Under absolute ideal circumstances, Antetokounmpo and Parker could both have their respective breakout seasons, boosting their production across the board and emerging as forces that demand respect in a talent-laden league. Of course, this is all speculation, but the potential and talent are there and if the two were to take the next step simultaneously, the results could be explosive and needed, especially after the loss of Middleton.
Finally, chemistry is a highly underrated aspect of successful teams and is often overlooked when assembling a squad. According to starting center Miles Plumlee, the chemistry on this Bucks roster is apparent per the Milwaukee Bucks’ official Twitter account.
“I gotta say John [Henson] and Moose [Monroe] are some of the best teammates I’ve ever had,” Plumlee said.
He went on to explain the atmosphere coming out of practices here on the UW Madison campus.
“I think our chemistry is building right away. You can see with all the lobs and pocket passes. It’s an exciting way to play!” he concluded.
Chemistry extends past basketball, and a team that thrives as a unit on and off the court can create a bond that makes playing more fluid, resulting in wins.
Obviously, the team had planned on playing with their leading scorer in Middleton. With him, their leading three-point threat, their three point numbers were still abysmal for the 2015-16 season. They lead the league in two point attempts and were dead last in three point attempts. They ranked last in three point attempt percentage at a laughable 18.9% rate, and 21st in three point shooting percentage with a rate of 34.5%. Keep in mind, this was all with their specialist Middleton healthy. Without him, logically, the numbers should decline even further, which spells trouble for a league where threes are king.
In an attempt to make up for Middleton’s absence, the Bucks acquired shooters Mirza Teletovic and Jason Terry. Teletovic has proven to be an effective shooter, holding a career percentage of 37.5%. Terry, historically, is known for his shooting ability, boasting an impressive 44.4% three point shooting percentage over his career. But The Jet is 39 and past his prime. His shooting ability is evident, but in terms of dramatic impact on the team? Minimal. Additionally, Middleton was able to create his own shot off the dribble while Terry and Teletovic are known more as spot up three point shooters, therefore less versatile.
Since the Bucks rely so heavily on points inside the three-point arc, the offense tends to become one-dimensional. Bigs bang around in the paint for the majority of possessions, in fact they lead the league in percent of field goals attempted that were two-pointers last year at a rate of 81.1%.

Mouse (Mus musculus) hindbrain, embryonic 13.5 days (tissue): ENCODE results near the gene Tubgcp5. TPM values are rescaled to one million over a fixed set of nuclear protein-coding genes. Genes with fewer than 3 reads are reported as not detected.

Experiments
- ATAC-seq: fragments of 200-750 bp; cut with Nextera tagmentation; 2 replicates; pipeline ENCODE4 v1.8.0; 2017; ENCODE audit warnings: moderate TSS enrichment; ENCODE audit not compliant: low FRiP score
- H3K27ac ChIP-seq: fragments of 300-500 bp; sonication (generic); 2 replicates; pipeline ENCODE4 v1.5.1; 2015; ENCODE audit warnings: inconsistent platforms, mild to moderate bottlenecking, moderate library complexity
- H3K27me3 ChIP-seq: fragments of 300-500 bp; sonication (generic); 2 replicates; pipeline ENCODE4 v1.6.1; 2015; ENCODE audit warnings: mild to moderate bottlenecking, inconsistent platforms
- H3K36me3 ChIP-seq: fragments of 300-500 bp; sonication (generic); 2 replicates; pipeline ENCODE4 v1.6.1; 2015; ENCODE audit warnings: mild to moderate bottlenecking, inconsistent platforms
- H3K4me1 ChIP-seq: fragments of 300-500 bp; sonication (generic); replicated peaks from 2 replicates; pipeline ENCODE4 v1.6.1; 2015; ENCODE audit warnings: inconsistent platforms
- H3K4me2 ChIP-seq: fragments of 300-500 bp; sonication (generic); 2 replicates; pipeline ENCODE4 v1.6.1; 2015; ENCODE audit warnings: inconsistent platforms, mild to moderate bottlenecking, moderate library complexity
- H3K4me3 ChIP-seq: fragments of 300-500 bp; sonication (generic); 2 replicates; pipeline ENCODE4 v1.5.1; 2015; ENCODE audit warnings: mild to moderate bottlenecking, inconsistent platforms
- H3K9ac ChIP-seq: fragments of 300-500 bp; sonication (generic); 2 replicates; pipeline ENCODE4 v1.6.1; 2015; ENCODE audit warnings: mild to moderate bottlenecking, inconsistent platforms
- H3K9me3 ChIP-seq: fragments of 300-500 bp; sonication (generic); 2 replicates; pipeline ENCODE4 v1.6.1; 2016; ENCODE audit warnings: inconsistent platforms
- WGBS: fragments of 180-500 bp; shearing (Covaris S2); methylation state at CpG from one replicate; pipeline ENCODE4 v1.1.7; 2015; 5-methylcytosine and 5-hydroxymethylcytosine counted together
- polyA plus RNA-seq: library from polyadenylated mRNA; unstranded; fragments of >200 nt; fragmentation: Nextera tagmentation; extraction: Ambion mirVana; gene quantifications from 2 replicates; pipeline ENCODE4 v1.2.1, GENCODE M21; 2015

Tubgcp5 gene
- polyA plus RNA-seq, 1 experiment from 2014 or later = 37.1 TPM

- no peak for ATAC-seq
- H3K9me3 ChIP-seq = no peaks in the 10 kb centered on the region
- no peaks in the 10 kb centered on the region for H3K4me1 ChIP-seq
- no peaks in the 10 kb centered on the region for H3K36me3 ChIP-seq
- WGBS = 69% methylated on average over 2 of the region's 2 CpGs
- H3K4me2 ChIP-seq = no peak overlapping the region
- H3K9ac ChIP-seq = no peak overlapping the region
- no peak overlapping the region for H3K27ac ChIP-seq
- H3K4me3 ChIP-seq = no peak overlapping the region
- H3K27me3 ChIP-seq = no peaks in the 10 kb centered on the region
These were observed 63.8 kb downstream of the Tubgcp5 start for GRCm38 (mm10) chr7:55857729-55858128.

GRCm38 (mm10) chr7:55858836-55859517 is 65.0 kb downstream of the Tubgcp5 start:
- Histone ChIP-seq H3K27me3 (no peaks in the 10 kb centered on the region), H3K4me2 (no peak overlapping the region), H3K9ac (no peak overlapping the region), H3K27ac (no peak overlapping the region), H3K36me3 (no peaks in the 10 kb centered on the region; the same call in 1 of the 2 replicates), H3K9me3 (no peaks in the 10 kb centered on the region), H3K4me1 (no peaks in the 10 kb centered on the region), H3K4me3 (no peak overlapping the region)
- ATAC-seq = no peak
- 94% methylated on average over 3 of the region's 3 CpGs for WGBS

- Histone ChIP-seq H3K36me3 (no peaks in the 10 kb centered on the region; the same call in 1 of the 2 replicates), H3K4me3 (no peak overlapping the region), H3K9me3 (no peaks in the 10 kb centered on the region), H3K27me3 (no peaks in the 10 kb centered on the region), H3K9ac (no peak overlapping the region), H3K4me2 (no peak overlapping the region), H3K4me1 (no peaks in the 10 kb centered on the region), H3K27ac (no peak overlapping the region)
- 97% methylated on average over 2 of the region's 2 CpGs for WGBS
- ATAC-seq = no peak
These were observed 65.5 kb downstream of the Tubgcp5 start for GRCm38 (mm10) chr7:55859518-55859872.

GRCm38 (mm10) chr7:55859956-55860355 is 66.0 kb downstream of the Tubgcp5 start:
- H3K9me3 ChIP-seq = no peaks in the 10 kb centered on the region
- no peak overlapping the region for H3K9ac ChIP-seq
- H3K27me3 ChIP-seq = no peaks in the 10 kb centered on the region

To make matters worse, their frontcourt is too overcrowded. Henson, Monroe, and Plumlee are quality starting forwards, and rotating them effectively could prove difficult and unbalanced. With the addition of seven-footer Thon Maker, another cook was added to an already small kitchen.
The Matthew Dellavedova issue also needs addressing. Dellavedova has done less than little in this league to justify a $38 million contract. He came out of a winning franchise where he could thrive because of the incredible talent around him. He won’t be any kind of x-factor for the Bucks or any future team for that matter.
Finally, Tony Snell has done very little in this league to justify a starting job immediately. With far from dazzling career numbers (5.3 PPG, 0.9 APG, 2.3 RPG), Snell’s qualifications for starter are hard to see.
Thon Maker is a physical freak, plain and simple. 7’1″ height, 7’3″ wingspan. His attributes are evident and gawking, and the potential for a star career exists, in theory.
With perhaps the only other physical comparison to Maker in Antetokounmpo, and a bevy of big-men, Maker doesn’t have to look far for mentorship. Given the proper guidance, Maker could become a truly dominant force in Milwaukee.
Wherever Giannis ends up on the court, he’s sure to produce. Finding that sweet-spot will be crucial however, but if it’s found, and the proper pieces surround him, look out, this man is no joke.
The Bucks’ success this year is hard to support conclusively. They have a lot of talent that could blossom. They have a coach who’s creative and could guide them in the right, winning, direction. They have a frontcourt that could be forceful. But all of this could happen, but there’s not a lot of evidence to suggest that its odds are good. Talent is never something a team scoffs at, but talent does not mean instant wins and does take time to mature, which is precisely the era of limbo the Bucks are in this season.
Final Prediction: 30-52
Playoff Berth: No
All stats courtesy of nba.com, espn.com, and draftexpress.com
Photo courtesy of otgbasketball.com